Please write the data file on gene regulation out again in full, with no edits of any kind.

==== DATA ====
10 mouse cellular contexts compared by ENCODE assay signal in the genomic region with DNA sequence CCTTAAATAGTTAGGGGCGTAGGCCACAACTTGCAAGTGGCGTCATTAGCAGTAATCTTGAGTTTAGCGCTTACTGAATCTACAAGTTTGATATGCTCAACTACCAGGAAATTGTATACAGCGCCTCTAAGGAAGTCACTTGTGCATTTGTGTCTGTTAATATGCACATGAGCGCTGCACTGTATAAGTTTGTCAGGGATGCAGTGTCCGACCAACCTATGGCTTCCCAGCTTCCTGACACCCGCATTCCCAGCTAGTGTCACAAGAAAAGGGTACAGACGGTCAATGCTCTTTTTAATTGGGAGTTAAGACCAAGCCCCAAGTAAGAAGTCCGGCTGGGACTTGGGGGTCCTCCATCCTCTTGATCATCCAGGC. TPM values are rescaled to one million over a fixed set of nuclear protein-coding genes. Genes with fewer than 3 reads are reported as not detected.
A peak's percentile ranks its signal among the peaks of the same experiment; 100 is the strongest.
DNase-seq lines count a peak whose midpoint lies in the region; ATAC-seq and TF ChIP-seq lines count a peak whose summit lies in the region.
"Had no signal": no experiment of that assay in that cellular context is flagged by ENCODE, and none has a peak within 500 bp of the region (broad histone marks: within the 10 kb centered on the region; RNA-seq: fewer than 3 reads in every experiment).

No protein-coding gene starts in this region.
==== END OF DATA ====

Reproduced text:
10 mouse cellular contexts compared by ENCODE assay signal in the genomic region with DNA sequence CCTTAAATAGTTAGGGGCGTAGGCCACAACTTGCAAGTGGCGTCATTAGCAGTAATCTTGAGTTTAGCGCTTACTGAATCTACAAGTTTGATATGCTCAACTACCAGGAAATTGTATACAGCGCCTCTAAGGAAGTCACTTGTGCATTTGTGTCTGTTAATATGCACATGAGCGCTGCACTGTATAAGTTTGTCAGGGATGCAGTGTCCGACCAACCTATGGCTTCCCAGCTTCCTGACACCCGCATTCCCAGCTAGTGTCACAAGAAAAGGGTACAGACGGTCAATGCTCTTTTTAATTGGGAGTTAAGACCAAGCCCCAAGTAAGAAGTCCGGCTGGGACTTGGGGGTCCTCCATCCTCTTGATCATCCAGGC. TPM values are rescaled to one million over a fixed set of nuclear protein-coding genes. Genes with fewer than 3 reads are reported as not detected.
A peak's percentile ranks its signal among the peaks of the same experiment; 100 is the strongest.
DNase-seq lines count a peak whose midpoint lies in the region; ATAC-seq and TF ChIP-seq lines count a peak whose summit lies in the region.
"Had no signal": no experiment of that assay in that cellular context is flagged by ENCODE, and none has a peak within 500 bp of the region (broad histone marks: within the 10 kb centered on the region; RNA-seq: fewer than 3 reads in every experiment).

No protein-coding gene starts in this region.